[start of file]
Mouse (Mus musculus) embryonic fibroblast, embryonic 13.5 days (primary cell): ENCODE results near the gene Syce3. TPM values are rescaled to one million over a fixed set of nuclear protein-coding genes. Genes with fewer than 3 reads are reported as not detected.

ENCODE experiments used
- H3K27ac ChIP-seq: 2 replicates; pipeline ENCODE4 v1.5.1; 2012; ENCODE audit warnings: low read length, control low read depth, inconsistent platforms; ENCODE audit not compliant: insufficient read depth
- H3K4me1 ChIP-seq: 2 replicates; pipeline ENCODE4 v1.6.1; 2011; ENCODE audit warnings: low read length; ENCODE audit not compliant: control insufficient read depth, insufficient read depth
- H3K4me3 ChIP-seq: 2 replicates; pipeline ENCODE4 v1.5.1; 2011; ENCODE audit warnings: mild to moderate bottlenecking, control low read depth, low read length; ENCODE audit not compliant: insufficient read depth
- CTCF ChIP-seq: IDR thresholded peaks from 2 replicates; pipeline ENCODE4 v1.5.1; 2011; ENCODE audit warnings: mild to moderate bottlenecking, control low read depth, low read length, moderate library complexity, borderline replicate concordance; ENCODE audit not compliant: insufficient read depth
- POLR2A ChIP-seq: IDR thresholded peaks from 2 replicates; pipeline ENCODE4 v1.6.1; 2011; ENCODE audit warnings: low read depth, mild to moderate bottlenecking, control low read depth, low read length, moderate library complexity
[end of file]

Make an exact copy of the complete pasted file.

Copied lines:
Mouse (Mus musculus) embryonic fibroblast, embryonic 13.5 days (primary cell): ENCODE results near the gene Syce3. TPM values are rescaled to one million over a fixed set of nuclear protein-coding genes. Genes with fewer than 3 reads are reported as not detected.

ENCODE experiments used
- H3K27ac ChIP-seq: 2 replicates; pipeline ENCODE4 v1.5.1; 2012; ENCODE audit warnings: low read length, control low read depth, inconsistent platforms; ENCODE audit not compliant: insufficient read depth
- H3K4me1 ChIP-seq: 2 replicates; pipeline ENCODE4 v1.6.1; 2011; ENCODE audit warnings: low read length; ENCODE audit not compliant: control insufficient read depth, insufficient read depth
- H3K4me3 ChIP-seq: 2 replicates; pipeline ENCODE4 v1.5.1; 2011; ENCODE audit warnings: mild to moderate bottlenecking, control low read depth, low read length; ENCODE audit not compliant: insufficient read depth
- CTCF ChIP-seq: IDR thresholded peaks from 2 replicates; pipeline ENCODE4 v1.5.1; 2011; ENCODE audit warnings: mild to moderate bottlenecking, control low read depth, low read length, moderate library complexity, borderline replicate concordance; ENCODE audit not compliant: insufficient read depth
- POLR2A ChIP-seq: IDR thresholded peaks from 2 replicates; pipeline ENCODE4 v1.6.1; 2011; ENCODE audit warnings: low read depth, mild to moderate bottlenecking, control low read depth, low read length, moderate library complexity